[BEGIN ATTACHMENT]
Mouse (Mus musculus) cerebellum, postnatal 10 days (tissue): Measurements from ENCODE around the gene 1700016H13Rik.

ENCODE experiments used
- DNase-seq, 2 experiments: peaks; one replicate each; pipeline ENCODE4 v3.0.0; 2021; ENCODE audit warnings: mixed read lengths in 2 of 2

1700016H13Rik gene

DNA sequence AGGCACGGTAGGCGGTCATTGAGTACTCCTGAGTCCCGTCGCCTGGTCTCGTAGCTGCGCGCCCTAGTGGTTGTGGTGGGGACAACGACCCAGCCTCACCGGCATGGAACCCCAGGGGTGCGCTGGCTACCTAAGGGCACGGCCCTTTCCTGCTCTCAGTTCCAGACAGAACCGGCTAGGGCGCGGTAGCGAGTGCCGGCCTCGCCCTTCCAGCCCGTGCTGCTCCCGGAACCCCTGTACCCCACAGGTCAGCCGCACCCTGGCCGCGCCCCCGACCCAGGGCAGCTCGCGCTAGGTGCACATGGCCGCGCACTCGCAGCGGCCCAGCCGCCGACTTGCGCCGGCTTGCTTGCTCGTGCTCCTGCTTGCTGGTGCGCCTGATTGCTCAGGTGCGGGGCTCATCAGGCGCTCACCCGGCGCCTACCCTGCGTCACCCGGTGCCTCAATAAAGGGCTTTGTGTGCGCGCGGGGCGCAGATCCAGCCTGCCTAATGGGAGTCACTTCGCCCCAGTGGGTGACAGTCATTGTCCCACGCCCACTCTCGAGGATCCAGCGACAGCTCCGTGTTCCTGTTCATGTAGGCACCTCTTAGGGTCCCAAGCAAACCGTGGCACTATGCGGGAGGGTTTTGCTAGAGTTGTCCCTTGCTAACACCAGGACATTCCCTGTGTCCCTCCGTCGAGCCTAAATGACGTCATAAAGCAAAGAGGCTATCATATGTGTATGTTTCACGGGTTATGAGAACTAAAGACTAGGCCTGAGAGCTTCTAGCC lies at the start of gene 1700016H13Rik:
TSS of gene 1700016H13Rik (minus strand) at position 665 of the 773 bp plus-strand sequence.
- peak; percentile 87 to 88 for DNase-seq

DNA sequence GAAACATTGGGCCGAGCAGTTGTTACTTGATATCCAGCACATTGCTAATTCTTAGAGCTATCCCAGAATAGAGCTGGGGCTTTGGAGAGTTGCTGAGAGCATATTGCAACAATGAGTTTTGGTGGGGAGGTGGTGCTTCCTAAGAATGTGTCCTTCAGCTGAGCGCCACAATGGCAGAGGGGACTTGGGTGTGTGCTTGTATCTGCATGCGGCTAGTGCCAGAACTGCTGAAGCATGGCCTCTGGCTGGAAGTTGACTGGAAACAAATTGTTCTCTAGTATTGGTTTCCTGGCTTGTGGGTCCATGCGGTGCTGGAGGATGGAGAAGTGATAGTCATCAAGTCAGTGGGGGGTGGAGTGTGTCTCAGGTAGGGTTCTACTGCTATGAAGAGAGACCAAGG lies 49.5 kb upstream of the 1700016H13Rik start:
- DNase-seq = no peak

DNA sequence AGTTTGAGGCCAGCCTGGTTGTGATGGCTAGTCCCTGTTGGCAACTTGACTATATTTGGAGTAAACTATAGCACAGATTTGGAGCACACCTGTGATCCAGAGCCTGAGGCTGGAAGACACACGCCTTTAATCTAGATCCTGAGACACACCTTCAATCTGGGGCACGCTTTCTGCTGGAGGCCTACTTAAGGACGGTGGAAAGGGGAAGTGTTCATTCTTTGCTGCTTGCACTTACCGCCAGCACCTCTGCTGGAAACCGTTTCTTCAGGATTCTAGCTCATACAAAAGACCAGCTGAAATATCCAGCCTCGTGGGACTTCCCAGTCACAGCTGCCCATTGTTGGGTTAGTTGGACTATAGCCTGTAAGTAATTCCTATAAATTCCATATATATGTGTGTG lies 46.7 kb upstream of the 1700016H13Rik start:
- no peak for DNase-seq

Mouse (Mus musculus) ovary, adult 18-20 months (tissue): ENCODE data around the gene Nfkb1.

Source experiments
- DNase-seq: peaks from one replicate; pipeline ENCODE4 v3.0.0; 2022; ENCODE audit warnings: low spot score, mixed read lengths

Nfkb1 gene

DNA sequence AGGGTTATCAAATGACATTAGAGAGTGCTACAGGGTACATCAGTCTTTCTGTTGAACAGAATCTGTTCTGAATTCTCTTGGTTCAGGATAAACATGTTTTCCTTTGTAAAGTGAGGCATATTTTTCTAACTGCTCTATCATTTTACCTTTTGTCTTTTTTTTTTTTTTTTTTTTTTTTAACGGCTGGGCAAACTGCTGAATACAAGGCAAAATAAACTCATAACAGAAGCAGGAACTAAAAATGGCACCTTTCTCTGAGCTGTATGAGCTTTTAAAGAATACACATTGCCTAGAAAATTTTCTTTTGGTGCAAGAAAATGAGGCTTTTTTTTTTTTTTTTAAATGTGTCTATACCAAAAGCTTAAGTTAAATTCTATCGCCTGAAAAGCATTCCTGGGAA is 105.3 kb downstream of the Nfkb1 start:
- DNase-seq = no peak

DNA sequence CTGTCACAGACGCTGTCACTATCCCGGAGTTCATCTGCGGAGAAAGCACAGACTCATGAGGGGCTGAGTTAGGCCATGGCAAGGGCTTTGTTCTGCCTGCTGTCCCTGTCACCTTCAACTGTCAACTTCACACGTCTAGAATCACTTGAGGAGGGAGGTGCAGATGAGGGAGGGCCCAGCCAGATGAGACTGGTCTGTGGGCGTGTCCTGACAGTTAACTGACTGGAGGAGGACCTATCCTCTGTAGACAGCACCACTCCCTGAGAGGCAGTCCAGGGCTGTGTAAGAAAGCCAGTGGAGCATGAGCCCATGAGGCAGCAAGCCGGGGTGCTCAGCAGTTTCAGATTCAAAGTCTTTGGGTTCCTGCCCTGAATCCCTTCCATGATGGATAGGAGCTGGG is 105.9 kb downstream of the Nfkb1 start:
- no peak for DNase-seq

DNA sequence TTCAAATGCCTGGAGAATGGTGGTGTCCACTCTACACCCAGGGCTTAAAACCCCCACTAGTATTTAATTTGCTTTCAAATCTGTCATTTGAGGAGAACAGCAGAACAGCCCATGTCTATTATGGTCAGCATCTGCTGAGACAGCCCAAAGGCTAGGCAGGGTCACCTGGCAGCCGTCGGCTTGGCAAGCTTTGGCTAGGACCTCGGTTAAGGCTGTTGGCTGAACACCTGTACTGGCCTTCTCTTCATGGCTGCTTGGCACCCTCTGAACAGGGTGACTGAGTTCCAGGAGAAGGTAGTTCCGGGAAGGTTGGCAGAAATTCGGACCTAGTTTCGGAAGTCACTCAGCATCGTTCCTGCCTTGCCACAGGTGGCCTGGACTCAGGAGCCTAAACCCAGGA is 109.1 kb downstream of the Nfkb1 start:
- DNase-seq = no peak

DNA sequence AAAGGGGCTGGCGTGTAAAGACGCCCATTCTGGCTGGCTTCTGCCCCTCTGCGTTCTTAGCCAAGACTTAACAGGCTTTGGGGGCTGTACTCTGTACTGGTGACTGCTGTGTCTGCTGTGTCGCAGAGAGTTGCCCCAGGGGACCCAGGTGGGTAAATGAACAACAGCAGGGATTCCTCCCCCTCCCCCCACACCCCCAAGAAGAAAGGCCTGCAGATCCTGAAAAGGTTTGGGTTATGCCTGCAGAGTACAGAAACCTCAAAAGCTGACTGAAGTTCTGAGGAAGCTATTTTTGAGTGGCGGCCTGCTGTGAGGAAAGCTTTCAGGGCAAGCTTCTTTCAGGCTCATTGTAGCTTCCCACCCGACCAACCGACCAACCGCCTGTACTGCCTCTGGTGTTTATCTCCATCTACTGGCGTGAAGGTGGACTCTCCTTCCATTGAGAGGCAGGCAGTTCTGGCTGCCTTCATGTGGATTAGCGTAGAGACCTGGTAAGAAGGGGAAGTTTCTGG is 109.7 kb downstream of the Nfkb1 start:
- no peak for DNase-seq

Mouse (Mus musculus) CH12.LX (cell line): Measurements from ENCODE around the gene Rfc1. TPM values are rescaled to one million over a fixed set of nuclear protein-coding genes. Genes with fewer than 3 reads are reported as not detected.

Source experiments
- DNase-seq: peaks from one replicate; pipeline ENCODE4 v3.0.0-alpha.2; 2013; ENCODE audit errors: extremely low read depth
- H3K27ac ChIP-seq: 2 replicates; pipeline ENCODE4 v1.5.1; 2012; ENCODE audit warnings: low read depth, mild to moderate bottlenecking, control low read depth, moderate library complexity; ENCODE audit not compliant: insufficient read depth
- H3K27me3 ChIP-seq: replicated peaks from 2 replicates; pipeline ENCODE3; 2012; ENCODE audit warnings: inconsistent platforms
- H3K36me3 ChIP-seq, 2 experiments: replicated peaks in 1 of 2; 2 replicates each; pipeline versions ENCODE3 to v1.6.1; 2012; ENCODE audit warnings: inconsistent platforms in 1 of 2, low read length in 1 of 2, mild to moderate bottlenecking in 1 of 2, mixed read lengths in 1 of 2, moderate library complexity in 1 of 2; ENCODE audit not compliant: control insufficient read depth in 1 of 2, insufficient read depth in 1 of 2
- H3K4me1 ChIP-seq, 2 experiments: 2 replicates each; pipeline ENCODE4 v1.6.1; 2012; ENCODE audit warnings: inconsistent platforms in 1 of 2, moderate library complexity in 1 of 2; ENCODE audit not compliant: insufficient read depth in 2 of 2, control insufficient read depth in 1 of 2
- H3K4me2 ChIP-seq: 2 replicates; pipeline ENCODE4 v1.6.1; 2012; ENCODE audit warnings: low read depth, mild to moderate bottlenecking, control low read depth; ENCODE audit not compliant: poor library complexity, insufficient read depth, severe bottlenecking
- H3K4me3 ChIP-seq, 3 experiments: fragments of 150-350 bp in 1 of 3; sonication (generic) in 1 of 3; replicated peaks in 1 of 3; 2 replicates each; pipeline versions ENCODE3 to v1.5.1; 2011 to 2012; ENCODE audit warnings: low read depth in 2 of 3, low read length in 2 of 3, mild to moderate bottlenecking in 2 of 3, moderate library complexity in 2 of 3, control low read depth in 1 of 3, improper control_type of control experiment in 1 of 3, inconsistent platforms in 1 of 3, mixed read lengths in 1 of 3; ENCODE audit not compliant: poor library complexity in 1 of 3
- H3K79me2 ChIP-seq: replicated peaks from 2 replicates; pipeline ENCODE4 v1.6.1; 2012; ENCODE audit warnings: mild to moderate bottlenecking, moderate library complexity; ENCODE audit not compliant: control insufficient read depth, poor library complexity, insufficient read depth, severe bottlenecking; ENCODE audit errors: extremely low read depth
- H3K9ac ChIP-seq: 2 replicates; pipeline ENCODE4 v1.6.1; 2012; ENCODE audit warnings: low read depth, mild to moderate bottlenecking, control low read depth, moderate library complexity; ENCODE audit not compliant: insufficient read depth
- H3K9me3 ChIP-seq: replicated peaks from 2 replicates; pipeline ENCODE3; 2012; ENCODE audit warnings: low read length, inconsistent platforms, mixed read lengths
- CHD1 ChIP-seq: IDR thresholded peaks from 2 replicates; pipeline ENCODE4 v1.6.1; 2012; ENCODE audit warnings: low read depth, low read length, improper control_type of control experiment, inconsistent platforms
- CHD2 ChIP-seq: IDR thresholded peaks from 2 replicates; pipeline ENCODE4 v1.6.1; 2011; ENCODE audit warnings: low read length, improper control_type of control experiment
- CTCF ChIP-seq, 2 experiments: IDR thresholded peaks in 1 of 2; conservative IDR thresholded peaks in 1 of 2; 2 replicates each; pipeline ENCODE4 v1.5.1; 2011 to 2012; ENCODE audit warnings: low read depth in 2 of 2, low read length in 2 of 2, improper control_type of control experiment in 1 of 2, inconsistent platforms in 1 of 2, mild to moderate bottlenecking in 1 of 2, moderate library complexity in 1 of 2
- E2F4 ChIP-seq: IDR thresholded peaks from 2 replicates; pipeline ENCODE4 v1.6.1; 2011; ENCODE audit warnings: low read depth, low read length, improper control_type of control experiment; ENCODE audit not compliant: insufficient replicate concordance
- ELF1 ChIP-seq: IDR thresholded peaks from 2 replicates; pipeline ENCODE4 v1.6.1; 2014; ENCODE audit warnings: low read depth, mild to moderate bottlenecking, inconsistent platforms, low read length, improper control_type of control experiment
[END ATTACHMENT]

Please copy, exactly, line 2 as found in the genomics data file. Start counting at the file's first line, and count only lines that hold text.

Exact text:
ENCODE experiments used